Thursday, Jan. 31, 2008

School board endorsements are way off base

E-mail this article \ Print this article

The Gazette's endorsements for Frederick Board of Education left me feeling profoundly disoriented (Jan. 24).

I recently participated in a public forum where I had the opportunity to briefly interview all of these candidates save one, and I could not recognize either the people or their positions in The Gazette's endorsement.

Perhaps if The Gazette's board had not believed the candidate's position papers, and had actually done good journalism, I would not find so much misleading and incorrect information in your editorial.

As much as FCPS may do well, the system has substantial problems in preparing students for the workplace and for college — the existing board and superintendent are lacking vision and drive, and are not actively pursuing strategies designed to address the system's failures.

In my interviews of these candidates, Katie Groth expressed opinions that were clearly anti-budget transparency.

Angie Fish was completely unclear and was parsing her answers in a way that led me to conclude that she has no compelling vision that addresses the system's issues.

Bashing Tony Chmelik for home schooling his children is pure foolishness. No one has a better perspective on the system's failings than someone who has concluded that he can do a better job than FCPS at preparing his children for life.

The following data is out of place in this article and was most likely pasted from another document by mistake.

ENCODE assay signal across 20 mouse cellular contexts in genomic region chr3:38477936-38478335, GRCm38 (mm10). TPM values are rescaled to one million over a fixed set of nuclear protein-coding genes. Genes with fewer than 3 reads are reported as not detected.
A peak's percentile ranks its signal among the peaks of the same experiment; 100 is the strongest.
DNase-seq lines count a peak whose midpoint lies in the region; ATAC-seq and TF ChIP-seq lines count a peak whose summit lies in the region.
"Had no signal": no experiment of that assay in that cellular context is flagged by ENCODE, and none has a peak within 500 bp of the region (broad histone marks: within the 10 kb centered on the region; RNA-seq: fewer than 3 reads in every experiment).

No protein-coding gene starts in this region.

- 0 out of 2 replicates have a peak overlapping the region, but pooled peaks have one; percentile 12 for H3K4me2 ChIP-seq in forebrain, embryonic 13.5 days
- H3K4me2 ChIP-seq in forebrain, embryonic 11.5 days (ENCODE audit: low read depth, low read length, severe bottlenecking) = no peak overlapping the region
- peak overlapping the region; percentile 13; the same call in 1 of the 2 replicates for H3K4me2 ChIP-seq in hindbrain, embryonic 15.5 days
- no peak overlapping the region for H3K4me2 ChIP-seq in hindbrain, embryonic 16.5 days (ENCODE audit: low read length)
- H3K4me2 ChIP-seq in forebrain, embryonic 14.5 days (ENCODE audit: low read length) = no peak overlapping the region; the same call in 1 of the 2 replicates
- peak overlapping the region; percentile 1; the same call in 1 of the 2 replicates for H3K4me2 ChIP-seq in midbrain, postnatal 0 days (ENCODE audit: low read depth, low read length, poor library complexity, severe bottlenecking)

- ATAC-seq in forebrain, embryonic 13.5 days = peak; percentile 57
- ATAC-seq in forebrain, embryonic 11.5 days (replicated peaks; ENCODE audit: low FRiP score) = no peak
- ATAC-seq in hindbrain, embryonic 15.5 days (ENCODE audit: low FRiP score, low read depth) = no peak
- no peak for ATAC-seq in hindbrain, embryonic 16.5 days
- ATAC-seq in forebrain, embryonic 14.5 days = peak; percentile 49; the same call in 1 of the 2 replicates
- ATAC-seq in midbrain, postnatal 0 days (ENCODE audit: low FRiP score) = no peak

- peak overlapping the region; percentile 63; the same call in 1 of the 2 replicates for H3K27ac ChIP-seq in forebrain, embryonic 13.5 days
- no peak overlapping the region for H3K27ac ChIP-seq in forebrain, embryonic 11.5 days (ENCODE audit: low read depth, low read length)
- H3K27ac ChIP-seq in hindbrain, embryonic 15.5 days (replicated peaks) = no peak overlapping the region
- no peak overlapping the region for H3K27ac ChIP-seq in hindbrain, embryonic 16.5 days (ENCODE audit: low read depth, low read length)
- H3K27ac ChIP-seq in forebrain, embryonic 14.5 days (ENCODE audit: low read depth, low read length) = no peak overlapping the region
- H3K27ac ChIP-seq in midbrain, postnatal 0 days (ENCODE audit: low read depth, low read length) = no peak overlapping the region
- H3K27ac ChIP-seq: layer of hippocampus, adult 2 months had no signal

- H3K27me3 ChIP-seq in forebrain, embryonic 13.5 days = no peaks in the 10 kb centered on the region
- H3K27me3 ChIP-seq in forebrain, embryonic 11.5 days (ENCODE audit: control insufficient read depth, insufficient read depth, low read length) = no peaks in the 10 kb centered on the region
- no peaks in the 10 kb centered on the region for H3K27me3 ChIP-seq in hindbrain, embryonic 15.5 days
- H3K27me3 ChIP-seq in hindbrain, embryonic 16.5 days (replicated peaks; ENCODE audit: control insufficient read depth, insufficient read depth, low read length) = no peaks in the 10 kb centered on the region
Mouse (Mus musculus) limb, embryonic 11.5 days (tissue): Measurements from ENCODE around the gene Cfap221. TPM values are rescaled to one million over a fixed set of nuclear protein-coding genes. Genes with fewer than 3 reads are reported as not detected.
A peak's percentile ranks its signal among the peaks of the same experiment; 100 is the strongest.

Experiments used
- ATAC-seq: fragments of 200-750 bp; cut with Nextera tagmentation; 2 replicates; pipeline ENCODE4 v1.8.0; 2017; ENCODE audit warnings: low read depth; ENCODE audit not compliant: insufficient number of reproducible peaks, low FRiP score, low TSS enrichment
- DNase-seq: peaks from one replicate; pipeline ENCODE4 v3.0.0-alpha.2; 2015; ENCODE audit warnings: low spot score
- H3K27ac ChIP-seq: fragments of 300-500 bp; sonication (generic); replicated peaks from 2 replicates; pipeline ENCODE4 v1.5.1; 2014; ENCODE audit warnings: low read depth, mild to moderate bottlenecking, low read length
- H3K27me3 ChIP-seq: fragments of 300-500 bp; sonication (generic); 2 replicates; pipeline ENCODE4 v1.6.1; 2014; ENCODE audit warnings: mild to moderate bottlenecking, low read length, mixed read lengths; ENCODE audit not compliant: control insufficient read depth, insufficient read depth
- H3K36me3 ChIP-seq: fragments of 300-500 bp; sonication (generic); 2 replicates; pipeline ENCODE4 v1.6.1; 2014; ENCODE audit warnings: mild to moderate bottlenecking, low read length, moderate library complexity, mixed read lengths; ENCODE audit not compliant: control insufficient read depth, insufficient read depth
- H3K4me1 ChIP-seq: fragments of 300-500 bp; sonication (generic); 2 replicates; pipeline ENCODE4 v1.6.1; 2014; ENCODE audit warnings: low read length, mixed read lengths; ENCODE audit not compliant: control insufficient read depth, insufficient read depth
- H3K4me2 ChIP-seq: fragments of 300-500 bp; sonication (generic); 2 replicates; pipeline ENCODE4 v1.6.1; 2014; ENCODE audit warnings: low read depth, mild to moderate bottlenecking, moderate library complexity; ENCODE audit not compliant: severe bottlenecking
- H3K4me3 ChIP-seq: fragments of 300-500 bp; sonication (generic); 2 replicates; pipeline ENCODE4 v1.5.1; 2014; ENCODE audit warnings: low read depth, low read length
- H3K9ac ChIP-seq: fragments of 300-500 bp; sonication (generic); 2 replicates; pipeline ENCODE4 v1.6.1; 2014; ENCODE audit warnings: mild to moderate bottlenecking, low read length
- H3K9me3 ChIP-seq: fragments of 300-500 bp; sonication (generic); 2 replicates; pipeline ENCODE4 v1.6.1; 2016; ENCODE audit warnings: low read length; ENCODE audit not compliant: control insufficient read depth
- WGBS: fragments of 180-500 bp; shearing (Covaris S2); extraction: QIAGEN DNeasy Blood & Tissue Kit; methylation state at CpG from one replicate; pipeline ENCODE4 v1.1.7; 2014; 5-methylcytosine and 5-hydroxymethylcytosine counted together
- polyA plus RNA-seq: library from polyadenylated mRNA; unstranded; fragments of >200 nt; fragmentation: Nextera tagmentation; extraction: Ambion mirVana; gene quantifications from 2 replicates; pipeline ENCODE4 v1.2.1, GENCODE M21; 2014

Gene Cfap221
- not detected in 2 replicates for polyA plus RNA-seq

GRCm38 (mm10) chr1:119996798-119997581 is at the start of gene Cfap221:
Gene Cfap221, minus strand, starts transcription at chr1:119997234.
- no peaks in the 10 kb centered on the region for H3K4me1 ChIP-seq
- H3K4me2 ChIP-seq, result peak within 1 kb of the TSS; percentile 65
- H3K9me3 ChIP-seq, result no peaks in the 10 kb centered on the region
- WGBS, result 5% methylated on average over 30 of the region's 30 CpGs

Here are conclusions from my interviews that I found surprising.

Joe Chmelik really does understand what's at stake, and has an understanding of what it will take to fix. Wes Salter brings a process and engineering bent that understands that systems don't improve unless one is measuring the correct metrics.

FCPS is a broken system that thinks that its standardized test scores are the whole story. The incumbent board got us to this predicament, and it needs to be replaced by new perspectives and different skills.

Anyone who has a stake in the status quo — incumbent, teacher's union member or union endorsement — is not doing the things that your children need in order to be successful.

Greg Shamieh, Jefferson